From the Cold War Front Line to the Global City: Everyday Politics in Urbanization of Boat People's Settlement, Xiamen

From the Cold War Front Line to the Global City: Everyday Politics in Urbanization of Boat People's Settlement, Xiamen
Yongming CHEN


Thesis Report by Professor David Dernie, Chair of the Thesis Assessment Committee

This excellent thesis brings together a rich social and political history to the development of Xiamen that transforms from the Cold War front line to the global city. It represents a unique and highly informative knowledge and analysis, a significant contribution to the field. It is an in-depth original piece of scholarship.

The work explores social, cultural, economic and political themes as complex drivers of architectural and urban change. It is well researched and exceptionally well analyzed. The approach to cross-disciplinary thinking and the subsequent structure of the work represents a significant endeavor. The focus on 'the everyday' is a fresh perspective on China's urbanization research.

The methodology is multi-disciplinary (spatial analysis, anthropology, sociology, socio-cultural history, semi-structured interviews, on-site observations, archival work, around newspapers, periodicals of the early Republic of China, archives of fisherman during the Cold War). Additionally, official documents, statistics, demographic data, and typo-morphological transformations inform the 'invisible metamorphosis of the visible city' - the human and political agency of urban change.

The consequence of this thesis is an illumination of the many layers of influence in Chinese urbanization. Taking Xiamen harbor as the significant save study, it argues that urbanization is a 'mass utopian movement'. In doing so, the thesis ultimately helps us rethink/reconceptualize urban space and urban change in China.

The Chapters are all thoroughly researched, presented and referenced. Illustrations are well selected and presented within the text for easy reference. This is good practice. Excellent reconstruction drawing and analytical photographs.

In the first chapter, the movement of the boat people onto the land and the evolution of Ruan family dwellings is particularly informative. As is the overlapping of the formal and informal processes. The narrative continues in the second chapter - that explores cross-border migration and the evolution of fishing temples in the early days of socialist China. the subsequent demolition of the temples as a consequence of a new economic framework is also illuminating.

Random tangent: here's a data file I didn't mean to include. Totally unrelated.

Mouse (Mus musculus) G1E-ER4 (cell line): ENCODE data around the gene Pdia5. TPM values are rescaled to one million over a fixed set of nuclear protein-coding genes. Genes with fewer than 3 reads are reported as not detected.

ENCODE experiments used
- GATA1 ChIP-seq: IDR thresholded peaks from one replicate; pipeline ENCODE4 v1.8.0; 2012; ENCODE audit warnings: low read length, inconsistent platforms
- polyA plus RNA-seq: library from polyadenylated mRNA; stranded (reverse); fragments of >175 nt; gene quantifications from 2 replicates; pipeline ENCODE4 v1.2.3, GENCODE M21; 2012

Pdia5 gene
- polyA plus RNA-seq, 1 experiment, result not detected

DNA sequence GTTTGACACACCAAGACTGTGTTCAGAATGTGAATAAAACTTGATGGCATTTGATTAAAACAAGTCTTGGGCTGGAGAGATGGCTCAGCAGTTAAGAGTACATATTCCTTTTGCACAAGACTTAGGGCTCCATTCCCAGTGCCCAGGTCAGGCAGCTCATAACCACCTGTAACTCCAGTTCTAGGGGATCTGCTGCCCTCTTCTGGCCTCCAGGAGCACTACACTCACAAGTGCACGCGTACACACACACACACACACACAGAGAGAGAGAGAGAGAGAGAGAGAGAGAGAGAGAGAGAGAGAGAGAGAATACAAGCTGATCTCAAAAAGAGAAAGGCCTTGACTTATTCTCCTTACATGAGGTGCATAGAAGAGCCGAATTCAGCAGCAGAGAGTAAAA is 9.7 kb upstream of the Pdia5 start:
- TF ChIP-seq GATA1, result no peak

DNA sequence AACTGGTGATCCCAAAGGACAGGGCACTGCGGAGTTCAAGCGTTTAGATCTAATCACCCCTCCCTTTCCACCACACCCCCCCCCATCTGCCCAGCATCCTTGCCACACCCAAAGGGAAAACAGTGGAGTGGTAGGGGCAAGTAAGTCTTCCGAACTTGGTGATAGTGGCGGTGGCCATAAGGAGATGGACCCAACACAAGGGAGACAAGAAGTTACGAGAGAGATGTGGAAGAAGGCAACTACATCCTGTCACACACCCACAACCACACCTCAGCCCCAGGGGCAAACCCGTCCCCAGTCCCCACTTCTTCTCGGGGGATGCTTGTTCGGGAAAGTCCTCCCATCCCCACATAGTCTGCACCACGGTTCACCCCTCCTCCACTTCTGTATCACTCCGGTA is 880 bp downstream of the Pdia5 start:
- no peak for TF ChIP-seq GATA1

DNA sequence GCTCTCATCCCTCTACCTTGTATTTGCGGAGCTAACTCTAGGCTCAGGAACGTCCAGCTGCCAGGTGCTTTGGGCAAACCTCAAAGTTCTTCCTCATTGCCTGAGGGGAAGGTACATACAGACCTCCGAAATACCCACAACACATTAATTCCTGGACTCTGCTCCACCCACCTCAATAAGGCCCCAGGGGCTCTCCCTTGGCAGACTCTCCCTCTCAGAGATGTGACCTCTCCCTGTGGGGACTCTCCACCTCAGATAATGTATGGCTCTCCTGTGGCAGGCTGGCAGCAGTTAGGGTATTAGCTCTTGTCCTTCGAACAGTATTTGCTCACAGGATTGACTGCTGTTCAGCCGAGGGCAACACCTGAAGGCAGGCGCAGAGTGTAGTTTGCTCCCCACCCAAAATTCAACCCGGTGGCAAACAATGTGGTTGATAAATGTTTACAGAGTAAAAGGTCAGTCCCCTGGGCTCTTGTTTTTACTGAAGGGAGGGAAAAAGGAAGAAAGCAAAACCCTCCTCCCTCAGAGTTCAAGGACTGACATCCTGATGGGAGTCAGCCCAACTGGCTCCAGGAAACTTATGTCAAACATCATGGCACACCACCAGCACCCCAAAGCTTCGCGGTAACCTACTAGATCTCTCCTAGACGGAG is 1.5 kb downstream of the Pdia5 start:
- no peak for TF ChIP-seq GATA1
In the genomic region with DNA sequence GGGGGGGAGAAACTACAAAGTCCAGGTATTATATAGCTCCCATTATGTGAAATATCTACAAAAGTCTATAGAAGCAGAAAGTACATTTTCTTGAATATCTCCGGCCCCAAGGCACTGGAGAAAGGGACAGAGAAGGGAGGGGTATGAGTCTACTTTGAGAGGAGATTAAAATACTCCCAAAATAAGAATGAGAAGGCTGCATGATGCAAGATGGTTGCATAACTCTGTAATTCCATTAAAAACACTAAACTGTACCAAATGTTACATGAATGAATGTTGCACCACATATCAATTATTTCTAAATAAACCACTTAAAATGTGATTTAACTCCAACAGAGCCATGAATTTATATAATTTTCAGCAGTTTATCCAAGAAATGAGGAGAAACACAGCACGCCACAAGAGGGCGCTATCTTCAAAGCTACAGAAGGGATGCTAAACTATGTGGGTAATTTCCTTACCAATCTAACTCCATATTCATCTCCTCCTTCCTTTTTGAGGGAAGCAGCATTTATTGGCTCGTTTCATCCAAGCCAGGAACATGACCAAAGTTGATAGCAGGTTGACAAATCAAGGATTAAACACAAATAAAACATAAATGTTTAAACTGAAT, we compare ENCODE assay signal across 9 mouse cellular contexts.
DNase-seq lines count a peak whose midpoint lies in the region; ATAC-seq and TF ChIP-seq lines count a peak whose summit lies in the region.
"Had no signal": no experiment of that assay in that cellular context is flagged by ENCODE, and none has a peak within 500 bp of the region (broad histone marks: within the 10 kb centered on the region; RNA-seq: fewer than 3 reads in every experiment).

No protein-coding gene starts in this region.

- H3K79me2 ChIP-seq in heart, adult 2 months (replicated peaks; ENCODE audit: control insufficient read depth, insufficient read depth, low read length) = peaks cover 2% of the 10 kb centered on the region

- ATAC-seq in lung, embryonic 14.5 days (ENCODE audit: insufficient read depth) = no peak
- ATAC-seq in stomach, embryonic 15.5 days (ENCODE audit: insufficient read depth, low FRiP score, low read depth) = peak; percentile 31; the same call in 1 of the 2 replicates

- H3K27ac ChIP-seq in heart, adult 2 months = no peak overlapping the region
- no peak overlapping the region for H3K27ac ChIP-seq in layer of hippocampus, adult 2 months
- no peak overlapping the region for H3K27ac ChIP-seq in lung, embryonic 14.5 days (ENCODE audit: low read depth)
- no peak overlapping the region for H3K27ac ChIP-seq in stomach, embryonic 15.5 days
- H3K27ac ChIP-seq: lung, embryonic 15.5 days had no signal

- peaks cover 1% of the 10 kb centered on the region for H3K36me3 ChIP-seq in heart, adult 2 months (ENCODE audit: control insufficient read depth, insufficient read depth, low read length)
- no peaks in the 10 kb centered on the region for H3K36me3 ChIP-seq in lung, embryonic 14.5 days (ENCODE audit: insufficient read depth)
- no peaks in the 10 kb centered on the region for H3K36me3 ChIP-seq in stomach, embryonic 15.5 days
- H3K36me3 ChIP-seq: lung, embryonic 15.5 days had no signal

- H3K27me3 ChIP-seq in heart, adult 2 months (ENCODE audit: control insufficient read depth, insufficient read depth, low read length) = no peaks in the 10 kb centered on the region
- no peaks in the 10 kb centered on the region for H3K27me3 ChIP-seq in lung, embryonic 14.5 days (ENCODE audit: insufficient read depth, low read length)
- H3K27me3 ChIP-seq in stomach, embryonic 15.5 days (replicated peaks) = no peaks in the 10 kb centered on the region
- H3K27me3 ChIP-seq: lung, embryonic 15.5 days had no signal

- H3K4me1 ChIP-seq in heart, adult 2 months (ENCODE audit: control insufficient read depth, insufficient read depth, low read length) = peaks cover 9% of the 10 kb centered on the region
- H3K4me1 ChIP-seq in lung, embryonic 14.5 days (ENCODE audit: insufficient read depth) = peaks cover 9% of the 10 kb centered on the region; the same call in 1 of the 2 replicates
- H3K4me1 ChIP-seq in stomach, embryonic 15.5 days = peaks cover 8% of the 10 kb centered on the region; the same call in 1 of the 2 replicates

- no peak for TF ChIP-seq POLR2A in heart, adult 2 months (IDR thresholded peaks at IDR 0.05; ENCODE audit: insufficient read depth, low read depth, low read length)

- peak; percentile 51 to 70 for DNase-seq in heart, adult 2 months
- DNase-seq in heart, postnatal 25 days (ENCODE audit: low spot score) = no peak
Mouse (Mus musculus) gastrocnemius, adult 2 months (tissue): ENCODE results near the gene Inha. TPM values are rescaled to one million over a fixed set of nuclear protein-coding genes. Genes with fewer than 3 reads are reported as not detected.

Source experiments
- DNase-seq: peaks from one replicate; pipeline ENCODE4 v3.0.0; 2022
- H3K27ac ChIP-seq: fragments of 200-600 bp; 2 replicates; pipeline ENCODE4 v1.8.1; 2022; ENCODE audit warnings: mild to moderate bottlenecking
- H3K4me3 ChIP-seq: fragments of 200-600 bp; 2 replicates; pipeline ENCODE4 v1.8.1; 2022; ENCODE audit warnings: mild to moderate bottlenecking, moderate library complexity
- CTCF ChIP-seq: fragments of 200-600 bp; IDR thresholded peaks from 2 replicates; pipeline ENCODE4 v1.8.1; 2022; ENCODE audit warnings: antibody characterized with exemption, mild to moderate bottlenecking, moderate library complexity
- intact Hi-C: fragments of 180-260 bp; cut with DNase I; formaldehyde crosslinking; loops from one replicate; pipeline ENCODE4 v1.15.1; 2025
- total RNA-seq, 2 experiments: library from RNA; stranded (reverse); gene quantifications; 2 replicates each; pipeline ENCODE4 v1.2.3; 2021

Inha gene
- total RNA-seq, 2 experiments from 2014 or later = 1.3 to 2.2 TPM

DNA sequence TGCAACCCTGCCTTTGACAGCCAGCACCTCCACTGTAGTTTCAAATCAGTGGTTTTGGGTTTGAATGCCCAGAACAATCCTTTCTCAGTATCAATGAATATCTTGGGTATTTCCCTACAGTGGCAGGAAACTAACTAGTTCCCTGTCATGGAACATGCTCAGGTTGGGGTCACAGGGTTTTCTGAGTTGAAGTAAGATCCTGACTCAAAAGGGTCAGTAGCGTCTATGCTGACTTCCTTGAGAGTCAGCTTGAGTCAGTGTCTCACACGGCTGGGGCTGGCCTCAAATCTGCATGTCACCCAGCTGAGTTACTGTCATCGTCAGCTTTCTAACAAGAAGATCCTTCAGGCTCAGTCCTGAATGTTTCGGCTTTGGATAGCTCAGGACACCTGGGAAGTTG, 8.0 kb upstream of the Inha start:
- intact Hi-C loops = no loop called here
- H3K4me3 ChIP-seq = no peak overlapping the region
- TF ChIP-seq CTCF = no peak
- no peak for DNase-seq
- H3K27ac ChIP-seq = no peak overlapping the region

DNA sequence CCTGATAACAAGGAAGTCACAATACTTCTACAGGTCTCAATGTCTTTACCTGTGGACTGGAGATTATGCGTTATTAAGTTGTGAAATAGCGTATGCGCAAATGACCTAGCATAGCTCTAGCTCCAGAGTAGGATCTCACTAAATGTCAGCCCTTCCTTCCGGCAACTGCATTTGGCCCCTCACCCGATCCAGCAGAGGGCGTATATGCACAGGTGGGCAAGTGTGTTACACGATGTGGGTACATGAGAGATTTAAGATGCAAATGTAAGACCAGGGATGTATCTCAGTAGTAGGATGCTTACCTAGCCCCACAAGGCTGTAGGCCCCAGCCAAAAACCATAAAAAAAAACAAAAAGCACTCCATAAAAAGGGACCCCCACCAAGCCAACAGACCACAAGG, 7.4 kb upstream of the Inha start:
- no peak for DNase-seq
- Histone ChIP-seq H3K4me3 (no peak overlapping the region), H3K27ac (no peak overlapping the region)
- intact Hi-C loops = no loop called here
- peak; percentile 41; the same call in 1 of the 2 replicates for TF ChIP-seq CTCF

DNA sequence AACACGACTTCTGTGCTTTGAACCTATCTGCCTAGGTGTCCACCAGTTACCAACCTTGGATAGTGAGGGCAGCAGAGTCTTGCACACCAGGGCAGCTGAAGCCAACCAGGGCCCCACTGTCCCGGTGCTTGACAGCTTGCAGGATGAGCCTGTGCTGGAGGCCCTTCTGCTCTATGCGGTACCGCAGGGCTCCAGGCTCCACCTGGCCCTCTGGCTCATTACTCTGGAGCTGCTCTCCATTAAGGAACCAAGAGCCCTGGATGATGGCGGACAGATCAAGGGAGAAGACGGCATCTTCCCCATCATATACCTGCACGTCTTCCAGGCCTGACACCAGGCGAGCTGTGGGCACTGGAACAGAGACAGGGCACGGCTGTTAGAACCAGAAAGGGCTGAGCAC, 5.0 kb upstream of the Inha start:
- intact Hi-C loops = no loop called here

Chapter 3 focuses on the Cold War years. The detailed study (especially the shipyards identified by US Military satellite) is highly informative, as is the description of the Front Line Urban-Rural Dual Track System, the military importance of the fishing boats, the militia, and economic competition in the Taiwan Strait. Here the spatial consequences are at a geographical scale.

Chapter 4 shifts scale and describes the development of the village as a tourist destination and the 'building a beautiful China'.

Finally, Chapter 5 on the fishing temples and religious development (in particular two temples in the Xiamen harbor) is intriguing in its exploration of the relationship between politics, spiritual entrepreneurship and local identity in the context of urban change.

As a whole, the thesis could have been judiciously edited but is nevertheless a tour de force in its entirety.


Yongming CHEN

Defended in


PhD defended at

The Chinese University of Hong Kong






Urban / Rural
War / Peace